Increased plasma catecholamine concentrations and vas deferens norepinephrine biosynthesis in men with elevated blood pressure.
Systemic biochemical indexes of sympathetic nerve functionplasma catecholamine concentrations and serum dopamine-beta-hydroxylase activitywere correlated with regional indexesnorepinephrine concentration activities of norepinephrine biosynthetic enzymes in the vas deferensānd with blood pressures and pulse rates of 57 men at the time of vasectomy. Mean plasma catecholamine content was increased 66% and 60% in men with elevated systolic and elevated systolic and diastolic blood pressures, respectively. The norepinephrine concentration, tyrosine hydroxylase activity, and dopa decarboxylase activity in the vas deferens were increased in 12%, 26%, and 17% of the men with elevated blood pressure, respectively. Tyrosine hydroxylase and dopa decarboxylase in the men with elevated systolic blood pressure were increased 41% and 68%, respectively, compared with values in the men with normal blood pressure (P less than 0.05 and P less than 0.02). Individual plasma catecholamine content was related directly to both systolic and mean blood pressure (P less than 0.01) and to activities of vas deferens tyrosine hydroxylases (P less than 0.05) and dopa decarboxylase (P less than 0.01). There was a weak, but not significant, correlation of plasma catecholamine concentration with serum dopamine-beta-hydroxylase activity. Raised plasma catecholamine concentration in men with elevated blood pressure prior to vasectomy was associated with increased neurotransmitter biosynthesis in their vas deferens, which may indicate increased sympathetic nerve tonicity and perhaps be a factor contributing to the blood pressure elevation.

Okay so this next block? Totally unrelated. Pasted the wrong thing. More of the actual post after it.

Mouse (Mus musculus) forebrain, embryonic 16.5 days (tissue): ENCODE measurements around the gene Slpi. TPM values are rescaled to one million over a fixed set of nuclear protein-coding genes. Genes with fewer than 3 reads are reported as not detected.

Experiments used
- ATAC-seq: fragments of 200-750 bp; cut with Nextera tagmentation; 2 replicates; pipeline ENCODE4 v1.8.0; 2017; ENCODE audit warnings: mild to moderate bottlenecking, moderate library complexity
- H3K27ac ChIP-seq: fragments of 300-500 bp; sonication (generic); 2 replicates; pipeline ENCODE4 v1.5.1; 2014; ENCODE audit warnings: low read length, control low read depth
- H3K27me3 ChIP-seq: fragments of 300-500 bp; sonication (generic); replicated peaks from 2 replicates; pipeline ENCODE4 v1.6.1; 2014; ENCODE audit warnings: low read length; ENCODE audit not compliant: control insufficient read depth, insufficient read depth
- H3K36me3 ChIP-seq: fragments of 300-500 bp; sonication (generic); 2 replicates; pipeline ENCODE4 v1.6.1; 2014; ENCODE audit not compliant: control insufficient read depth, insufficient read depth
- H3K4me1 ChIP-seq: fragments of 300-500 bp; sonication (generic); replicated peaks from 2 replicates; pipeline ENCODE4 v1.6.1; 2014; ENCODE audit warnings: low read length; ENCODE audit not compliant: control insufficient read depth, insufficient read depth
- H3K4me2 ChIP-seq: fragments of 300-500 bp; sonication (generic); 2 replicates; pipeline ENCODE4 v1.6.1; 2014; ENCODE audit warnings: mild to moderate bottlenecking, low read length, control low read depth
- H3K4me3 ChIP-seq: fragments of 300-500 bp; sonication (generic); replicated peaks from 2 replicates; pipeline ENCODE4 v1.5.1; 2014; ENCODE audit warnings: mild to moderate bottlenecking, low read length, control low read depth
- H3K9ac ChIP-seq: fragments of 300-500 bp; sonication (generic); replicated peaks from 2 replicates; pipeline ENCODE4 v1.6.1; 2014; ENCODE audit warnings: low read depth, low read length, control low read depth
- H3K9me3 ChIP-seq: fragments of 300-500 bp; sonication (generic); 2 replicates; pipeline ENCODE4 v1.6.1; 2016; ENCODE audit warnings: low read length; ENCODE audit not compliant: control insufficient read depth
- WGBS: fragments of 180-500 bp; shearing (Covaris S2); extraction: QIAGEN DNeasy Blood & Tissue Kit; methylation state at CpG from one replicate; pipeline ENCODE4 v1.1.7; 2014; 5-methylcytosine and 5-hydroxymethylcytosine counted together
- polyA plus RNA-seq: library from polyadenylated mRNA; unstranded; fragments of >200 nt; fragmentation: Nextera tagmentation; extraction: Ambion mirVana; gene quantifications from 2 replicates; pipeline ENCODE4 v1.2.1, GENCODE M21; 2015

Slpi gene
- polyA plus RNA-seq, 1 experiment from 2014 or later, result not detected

- Copyright © 1975 by American Heart Association